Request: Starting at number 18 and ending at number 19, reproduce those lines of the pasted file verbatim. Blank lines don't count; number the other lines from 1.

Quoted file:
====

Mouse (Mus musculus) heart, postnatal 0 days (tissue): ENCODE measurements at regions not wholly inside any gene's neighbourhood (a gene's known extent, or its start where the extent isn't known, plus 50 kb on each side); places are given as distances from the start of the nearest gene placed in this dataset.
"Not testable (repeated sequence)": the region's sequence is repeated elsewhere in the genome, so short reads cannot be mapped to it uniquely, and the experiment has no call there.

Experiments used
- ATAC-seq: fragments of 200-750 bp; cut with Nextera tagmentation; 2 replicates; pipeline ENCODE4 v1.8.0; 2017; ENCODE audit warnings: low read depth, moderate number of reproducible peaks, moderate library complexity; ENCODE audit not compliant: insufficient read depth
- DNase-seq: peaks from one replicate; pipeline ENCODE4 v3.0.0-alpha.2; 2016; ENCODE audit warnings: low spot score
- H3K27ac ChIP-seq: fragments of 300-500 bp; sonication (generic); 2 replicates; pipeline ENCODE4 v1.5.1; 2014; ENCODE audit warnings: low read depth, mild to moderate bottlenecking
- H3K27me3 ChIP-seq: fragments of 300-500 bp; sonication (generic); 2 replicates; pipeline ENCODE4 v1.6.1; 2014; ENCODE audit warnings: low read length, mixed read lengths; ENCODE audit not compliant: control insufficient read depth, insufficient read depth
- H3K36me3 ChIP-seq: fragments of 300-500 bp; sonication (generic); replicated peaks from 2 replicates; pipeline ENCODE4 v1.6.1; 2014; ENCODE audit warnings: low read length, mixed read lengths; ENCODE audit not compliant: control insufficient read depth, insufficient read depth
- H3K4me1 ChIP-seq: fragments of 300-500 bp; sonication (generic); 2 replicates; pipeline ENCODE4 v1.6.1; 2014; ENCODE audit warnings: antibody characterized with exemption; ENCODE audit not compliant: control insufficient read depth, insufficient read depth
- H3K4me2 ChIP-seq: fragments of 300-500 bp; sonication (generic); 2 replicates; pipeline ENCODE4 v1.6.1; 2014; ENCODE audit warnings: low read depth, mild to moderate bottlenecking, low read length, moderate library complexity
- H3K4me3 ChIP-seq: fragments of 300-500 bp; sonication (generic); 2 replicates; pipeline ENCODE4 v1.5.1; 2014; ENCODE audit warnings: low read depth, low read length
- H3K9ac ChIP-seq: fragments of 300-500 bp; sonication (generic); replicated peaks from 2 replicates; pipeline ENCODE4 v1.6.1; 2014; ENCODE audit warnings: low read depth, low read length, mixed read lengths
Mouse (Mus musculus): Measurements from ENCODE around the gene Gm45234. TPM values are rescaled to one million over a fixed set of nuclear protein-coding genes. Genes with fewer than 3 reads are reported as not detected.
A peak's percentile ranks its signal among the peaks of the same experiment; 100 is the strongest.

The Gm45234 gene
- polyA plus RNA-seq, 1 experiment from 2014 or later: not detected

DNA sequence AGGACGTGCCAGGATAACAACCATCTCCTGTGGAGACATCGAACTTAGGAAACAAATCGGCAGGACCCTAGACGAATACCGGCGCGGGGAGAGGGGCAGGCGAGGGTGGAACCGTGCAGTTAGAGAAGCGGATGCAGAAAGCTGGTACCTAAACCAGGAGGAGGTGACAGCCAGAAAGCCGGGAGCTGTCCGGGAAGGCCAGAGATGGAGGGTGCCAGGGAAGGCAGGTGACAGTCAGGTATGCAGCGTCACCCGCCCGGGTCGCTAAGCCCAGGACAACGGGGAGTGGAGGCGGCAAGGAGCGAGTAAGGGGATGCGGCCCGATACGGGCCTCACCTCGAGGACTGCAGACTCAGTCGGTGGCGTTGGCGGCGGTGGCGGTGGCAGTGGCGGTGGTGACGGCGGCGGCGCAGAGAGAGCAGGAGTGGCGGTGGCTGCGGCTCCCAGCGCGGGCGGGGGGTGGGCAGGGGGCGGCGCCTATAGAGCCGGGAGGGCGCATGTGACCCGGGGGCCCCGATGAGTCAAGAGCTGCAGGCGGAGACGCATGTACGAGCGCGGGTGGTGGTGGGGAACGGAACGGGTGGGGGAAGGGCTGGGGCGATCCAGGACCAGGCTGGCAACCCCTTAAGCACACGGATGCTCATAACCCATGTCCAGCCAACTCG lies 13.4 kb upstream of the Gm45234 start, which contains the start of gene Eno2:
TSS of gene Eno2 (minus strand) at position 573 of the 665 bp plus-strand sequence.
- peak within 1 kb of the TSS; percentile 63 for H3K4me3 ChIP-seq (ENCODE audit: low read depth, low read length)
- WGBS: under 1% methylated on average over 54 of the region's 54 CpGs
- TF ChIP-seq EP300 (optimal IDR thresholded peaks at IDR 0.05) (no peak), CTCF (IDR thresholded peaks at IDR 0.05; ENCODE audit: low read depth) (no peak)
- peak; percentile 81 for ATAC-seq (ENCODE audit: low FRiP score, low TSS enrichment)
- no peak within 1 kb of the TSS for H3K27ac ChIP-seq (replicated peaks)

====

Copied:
TSS of gene Eno2 (minus strand) at position 573 of the 665 bp plus-strand sequence.
- peak within 1 kb of the TSS; percentile 63 for H3K4me3 ChIP-seq (ENCODE audit: low read depth, low read length)